Debate Over Medicare’s Private Plans Heats Up
While the Senate Finance Committee is still working on opening statements, the storm surrounding the Medicare Advantage program — in which the government buys insurance for Medicare patients from private insurance companies — is blowing up.
That’s because the agency that runs Medicare announced yesterday that it intends to investigate Humana for letters the insurance giant sent to MA-enrolled seniors urging them, according to the Centers for Medicare and Medicaid Services, to resist the Democrats’ plans to cut billions of dollars in overpayments to the program.
MA has been controversial because the cost to treat the average patient in the program is 14 percent higher than that to treat the average patient under traditional Medicare. Supporters of the subsidies — mostly Republicans and insurance companies — say the extra payments go to cover services not covered under the traditional program, like dental and eye care. But critics say those payments simply pad industry profit margins at the expense of taxpayers.
CMS says Humana may have violated an agency rule that MA information provided to seniors must first be screened by CMS officials.
“We are concerned that, among other things, the information in the letter is misleading and confusing to beneficiaries, who may believe that it represents official communication about the Medicare Advantage program,” Jonathan Blum, acting director of CMS’ Center for Drug and Health Plan Choices, said in a statement.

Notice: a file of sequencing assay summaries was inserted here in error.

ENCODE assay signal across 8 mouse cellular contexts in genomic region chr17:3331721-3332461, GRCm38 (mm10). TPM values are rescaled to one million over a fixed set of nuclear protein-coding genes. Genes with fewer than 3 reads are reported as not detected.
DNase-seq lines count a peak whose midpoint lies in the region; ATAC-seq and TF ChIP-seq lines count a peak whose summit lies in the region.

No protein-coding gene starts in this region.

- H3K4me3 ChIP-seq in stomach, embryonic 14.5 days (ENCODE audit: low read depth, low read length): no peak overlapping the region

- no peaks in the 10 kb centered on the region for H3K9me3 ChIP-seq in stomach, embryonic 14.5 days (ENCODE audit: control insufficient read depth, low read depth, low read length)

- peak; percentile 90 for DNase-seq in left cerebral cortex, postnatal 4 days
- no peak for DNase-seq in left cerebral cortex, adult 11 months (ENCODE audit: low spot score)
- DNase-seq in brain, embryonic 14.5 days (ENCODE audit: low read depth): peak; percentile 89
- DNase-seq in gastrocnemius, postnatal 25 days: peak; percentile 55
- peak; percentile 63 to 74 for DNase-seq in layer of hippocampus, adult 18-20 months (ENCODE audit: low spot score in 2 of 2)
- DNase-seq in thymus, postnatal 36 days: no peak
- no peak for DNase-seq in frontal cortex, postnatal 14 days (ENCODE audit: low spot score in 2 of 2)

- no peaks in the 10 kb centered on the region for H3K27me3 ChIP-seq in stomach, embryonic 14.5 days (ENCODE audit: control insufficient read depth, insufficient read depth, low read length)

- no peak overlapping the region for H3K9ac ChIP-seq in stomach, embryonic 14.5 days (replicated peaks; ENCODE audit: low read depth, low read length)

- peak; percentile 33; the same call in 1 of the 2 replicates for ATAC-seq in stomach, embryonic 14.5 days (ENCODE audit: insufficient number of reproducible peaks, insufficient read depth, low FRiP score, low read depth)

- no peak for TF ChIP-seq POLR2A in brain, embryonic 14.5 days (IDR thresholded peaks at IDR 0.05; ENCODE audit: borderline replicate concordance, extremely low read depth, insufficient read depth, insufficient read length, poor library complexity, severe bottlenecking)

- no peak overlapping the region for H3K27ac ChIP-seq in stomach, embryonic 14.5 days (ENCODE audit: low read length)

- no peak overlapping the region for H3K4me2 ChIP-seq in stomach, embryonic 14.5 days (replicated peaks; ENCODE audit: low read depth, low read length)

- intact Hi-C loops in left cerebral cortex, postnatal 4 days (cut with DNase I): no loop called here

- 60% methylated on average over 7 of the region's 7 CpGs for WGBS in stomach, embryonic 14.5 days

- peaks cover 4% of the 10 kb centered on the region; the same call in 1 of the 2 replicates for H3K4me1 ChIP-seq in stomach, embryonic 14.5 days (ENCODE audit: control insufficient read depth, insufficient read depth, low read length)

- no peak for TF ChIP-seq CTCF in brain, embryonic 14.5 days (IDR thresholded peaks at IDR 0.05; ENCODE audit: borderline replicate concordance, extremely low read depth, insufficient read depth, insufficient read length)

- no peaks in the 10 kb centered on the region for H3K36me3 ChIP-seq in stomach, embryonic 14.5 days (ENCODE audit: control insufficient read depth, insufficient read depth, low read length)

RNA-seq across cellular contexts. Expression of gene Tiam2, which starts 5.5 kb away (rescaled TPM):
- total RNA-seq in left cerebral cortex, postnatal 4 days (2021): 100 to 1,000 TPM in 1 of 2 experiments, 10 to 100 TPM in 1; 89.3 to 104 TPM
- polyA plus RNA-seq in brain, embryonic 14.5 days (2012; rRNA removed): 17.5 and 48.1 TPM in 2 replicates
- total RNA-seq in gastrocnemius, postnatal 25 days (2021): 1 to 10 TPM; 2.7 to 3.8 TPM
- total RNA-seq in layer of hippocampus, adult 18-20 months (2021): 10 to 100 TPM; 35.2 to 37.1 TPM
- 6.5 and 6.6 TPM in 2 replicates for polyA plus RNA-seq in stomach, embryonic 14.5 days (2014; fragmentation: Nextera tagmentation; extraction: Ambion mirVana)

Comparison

Republicans, however, are claiming a political witchhunt intended to influence the debate over health care reform. Rep. Tom Price (R-Ga.) head of the Republicans Study Committee, just issued a statement saying the administration “would clearly prefer America’s seniors be left in the dark” about the fate of their MA plans under the Democrats’ bills.
The President has admitted that the proposals being advanced in Congress would all make huge cuts to Medicare Advantage, so it is only reasonable that seniors on those plans know that their coverage is at risk. This gag order is nothing more than political bullying.
Senate Minority Leader Mitch McConnell (R-Ky.) echoed that sentiment from the floor of the upper chamber today.
“This is America,” McConnell said. “Citizens, either as individuals or grouped together in companies, have a fundamental right to talk about legislation they favor or oppose.”
Of course, for Republicans to decry the politicization of the federal Medicare agency is more than a little hypocritical. In 2003, as the GOP-led Congress was trying to push through the controversial creation of Medicare’s prescription drug benefit, it was the Bush administration that prevented a top Medicare actuary from revealing his cost estimates for creating the new program — estimates that exceeded others by hundreds of billions of dollars.